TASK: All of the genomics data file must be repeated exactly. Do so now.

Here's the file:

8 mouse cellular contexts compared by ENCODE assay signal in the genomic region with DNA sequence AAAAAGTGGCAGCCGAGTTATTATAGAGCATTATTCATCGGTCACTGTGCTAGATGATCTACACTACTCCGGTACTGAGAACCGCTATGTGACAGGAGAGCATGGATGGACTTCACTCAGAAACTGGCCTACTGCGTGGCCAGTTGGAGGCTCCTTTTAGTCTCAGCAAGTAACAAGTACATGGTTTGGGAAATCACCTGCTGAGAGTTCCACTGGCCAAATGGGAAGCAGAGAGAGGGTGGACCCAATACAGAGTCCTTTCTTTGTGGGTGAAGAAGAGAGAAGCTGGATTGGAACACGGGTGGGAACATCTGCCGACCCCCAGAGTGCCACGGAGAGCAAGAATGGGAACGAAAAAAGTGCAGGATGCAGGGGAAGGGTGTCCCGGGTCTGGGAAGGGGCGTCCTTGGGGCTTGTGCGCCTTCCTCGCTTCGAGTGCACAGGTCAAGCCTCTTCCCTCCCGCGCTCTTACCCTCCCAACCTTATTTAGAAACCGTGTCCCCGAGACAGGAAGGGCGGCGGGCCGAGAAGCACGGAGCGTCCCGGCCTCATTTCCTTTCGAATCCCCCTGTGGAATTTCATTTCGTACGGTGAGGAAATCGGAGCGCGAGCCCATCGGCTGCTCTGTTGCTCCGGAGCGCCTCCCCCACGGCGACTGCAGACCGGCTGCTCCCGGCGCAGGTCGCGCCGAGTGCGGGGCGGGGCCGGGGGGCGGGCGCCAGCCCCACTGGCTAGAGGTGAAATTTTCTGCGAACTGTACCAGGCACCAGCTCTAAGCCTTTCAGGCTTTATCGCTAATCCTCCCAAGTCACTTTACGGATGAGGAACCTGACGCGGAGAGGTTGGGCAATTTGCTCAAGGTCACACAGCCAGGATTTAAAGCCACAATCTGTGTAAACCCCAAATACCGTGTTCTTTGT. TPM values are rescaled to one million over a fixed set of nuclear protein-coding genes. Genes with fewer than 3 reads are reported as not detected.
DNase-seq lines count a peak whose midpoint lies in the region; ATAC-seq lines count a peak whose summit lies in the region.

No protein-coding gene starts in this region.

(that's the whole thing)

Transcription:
8 mouse cellular contexts compared by ENCODE assay signal in the genomic region with DNA sequence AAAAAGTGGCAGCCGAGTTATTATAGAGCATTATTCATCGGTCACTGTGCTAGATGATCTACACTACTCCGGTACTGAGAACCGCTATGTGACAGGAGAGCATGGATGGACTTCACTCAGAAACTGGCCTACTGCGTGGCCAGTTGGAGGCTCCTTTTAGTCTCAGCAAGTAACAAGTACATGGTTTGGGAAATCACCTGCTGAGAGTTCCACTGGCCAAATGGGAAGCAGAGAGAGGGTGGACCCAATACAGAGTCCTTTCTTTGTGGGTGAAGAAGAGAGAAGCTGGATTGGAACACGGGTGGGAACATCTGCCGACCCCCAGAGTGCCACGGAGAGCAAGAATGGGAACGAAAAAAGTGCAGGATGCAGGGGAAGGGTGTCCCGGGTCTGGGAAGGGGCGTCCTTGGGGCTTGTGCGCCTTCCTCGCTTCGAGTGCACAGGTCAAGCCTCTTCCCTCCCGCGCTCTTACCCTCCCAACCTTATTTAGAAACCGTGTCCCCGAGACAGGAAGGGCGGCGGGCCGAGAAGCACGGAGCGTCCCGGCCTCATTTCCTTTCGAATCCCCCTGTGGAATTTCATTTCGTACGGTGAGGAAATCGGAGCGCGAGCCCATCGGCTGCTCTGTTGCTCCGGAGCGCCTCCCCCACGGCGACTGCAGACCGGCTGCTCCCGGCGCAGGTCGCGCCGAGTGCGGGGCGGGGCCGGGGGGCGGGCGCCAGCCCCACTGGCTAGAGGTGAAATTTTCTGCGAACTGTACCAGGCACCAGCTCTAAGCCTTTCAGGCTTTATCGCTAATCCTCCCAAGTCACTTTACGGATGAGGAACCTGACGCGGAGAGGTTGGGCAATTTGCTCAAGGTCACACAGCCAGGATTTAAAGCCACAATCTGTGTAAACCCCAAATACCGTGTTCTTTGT. TPM values are rescaled to one million over a fixed set of nuclear protein-coding genes. Genes with fewer than 3 reads are reported as not detected.
DNase-seq lines count a peak whose midpoint lies in the region; ATAC-seq lines count a peak whose summit lies in the region.

No protein-coding gene starts in this region.